We used our robust shape and spin-state model to investigate spectroscopic properties of the asteroid. The shape model allowed us to determine the precise observational geometry for our new spectra and all spectra available in the literature, taken within the time span of the photometry used in the model solution. These data include spectra taken at optical and near-IRwavelengths. We find that there may be tentative evidence of compositional differences between the southern pole and the rest of the body, based on the optical spectra alone. However, much stronger differences can be seen in the near-IR spectra, indicative of varying surface composition along the equatorial region. More specifically, there appears to be significant compositional differences at near-opposite sides of the body, where the near-IR spectra vary from S type to R type, in the Bus-DeMeo taxonomy (Bus & Binzel 2002; DeMeo et al. 2009). We stress though that we are more concerned here with the perceived relative differences in the spectra across these two regions of the asteroid, rather than the actual taxonomic classification or surface composition. The observational geometry was very similar when the spectra were taken by the different observers, in terms of aspect and phase angles. Furthermore, there may also be evidence of a patch of less-weathered material around longitude 165°, but at high latitudes. This is based on a set of near-IR spectra taken across a single full rotation of the body and presumably processed using identical procedures at each rotation phase (Thomas et al. 2014). So in this case, differences between observational geometry and data-reduction process cannot account for the differences seen in the spectra (although the differences between the near-IR spectra at equatorial latitudes is significant enough to preclude this possibility here too).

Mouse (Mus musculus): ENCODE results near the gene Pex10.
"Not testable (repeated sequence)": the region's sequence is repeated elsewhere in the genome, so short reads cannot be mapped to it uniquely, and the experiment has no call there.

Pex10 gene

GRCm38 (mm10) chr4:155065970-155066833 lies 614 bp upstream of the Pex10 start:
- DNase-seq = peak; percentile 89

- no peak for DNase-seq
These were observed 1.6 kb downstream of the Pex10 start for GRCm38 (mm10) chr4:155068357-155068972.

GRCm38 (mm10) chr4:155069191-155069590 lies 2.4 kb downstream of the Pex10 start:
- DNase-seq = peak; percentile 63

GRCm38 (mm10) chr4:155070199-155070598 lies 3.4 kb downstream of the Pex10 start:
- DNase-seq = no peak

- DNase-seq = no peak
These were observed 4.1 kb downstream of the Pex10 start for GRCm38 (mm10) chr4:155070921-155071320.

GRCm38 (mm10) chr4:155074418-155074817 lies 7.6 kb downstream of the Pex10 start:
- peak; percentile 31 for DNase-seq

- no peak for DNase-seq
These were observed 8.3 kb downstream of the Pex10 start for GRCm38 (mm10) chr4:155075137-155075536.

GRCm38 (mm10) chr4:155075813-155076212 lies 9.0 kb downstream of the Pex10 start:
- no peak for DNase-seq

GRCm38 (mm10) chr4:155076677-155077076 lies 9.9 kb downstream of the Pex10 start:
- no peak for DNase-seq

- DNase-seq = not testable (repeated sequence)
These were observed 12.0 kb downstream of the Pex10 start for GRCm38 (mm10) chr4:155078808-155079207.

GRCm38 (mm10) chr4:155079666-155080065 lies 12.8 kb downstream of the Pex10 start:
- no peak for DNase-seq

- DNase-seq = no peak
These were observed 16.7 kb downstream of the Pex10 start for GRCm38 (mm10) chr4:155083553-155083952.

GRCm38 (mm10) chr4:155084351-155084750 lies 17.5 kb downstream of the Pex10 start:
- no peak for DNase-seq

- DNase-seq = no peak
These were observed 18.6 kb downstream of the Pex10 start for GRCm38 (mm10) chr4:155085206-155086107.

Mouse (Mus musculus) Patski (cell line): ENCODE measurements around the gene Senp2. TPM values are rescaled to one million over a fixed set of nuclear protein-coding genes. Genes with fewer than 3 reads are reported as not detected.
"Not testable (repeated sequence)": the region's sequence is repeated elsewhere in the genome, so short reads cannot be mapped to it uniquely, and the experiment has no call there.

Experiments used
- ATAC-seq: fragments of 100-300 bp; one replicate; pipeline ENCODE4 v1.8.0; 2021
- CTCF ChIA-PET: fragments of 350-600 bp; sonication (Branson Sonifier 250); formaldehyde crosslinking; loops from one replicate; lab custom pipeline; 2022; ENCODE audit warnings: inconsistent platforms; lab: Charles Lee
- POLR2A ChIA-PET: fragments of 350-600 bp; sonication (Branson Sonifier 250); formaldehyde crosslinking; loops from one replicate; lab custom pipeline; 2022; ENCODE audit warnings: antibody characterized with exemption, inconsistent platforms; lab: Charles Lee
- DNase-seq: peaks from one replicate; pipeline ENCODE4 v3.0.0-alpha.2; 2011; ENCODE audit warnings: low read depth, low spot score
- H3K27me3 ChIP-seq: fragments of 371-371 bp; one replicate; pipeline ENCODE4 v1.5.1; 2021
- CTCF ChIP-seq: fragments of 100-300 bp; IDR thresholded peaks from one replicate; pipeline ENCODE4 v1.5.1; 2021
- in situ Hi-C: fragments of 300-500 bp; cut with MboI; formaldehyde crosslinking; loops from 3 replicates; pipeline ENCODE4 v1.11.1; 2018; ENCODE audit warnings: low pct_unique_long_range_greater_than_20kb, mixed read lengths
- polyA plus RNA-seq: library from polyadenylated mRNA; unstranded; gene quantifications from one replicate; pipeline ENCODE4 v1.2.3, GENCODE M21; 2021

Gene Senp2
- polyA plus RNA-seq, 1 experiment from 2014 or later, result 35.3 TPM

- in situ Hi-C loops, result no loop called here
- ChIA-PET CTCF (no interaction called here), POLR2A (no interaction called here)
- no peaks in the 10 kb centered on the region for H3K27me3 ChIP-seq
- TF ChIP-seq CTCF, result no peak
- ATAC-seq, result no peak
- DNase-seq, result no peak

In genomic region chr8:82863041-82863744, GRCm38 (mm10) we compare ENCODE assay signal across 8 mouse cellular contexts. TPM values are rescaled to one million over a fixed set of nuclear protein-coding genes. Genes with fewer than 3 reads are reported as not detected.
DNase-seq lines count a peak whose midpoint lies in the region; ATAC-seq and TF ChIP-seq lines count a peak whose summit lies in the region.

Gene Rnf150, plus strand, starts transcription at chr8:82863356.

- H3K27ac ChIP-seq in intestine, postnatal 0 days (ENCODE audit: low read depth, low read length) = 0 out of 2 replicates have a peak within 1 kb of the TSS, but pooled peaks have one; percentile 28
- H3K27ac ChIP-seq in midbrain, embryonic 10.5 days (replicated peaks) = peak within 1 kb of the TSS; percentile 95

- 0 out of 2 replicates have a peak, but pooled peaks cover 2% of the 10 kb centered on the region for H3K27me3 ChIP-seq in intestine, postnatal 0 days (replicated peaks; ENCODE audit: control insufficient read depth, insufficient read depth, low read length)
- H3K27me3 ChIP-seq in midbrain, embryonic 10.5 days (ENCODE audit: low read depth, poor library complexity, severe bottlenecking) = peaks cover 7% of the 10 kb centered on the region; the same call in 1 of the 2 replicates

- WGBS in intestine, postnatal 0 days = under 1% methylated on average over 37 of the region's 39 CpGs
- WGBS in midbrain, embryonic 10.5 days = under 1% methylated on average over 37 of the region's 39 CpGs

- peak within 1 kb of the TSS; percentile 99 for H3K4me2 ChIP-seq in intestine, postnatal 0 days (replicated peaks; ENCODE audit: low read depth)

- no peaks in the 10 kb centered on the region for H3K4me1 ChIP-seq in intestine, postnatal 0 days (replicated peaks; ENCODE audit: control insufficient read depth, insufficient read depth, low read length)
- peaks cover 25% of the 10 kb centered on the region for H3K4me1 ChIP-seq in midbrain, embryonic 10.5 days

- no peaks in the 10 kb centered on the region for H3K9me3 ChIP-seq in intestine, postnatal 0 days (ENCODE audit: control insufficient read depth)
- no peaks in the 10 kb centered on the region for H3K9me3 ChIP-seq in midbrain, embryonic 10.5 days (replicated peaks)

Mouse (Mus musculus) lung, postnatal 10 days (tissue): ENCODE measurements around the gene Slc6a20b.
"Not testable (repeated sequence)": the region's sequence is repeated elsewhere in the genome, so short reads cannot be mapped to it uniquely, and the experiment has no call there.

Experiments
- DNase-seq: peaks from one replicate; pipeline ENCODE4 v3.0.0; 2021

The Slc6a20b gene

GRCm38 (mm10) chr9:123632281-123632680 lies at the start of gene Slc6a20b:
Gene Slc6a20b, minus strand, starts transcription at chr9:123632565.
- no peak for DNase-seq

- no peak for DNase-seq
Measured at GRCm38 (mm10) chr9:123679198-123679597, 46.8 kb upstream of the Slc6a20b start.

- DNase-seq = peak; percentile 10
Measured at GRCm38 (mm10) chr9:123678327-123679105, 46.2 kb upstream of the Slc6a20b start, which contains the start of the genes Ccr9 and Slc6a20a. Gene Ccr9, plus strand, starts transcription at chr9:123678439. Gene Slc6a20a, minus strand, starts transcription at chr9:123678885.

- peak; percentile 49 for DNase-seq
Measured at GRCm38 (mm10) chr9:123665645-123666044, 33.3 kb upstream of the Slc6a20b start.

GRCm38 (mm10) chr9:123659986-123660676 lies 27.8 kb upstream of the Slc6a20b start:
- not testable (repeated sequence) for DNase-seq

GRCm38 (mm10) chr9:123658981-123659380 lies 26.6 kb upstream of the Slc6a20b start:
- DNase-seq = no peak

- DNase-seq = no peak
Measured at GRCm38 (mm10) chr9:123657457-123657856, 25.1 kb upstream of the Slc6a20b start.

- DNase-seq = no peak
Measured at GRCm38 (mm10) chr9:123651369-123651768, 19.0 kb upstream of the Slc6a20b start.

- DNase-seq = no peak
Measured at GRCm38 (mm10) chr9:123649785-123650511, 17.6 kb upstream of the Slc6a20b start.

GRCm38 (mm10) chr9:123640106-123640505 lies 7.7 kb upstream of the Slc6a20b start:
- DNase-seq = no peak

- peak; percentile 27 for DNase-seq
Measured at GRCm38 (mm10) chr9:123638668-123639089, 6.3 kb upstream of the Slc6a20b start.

This finding is important given the current shape and spin state that we determine. The equatorial bulge implies a deep rubble-pile sub-surface structure and therefore the movement of material on the surface is highly likely when the body is subjected to thermal torques. The varying spectral signatures across the surface may be the result of such movement, which would also be consistent with the spin rate of the asteroid, currently at its spin-fission limit. At the time of writing, new images were released of the “spinning-top” or “YORPoid”-shaped asteroid Ryugu from the Hayabusa 2 mission (Watanabe et al. 2017). These spectacular images show a body highly evolved due to YORP, and possibly catastrophic collision(s). There may be opportunity to search for spectral evidence of regolith movement, although the asteroid is no longer spinning near its fission limit. It is therefore likely to have a more homogeneous surface compositionally, having been exposed to space weathering for, presumably, a long period.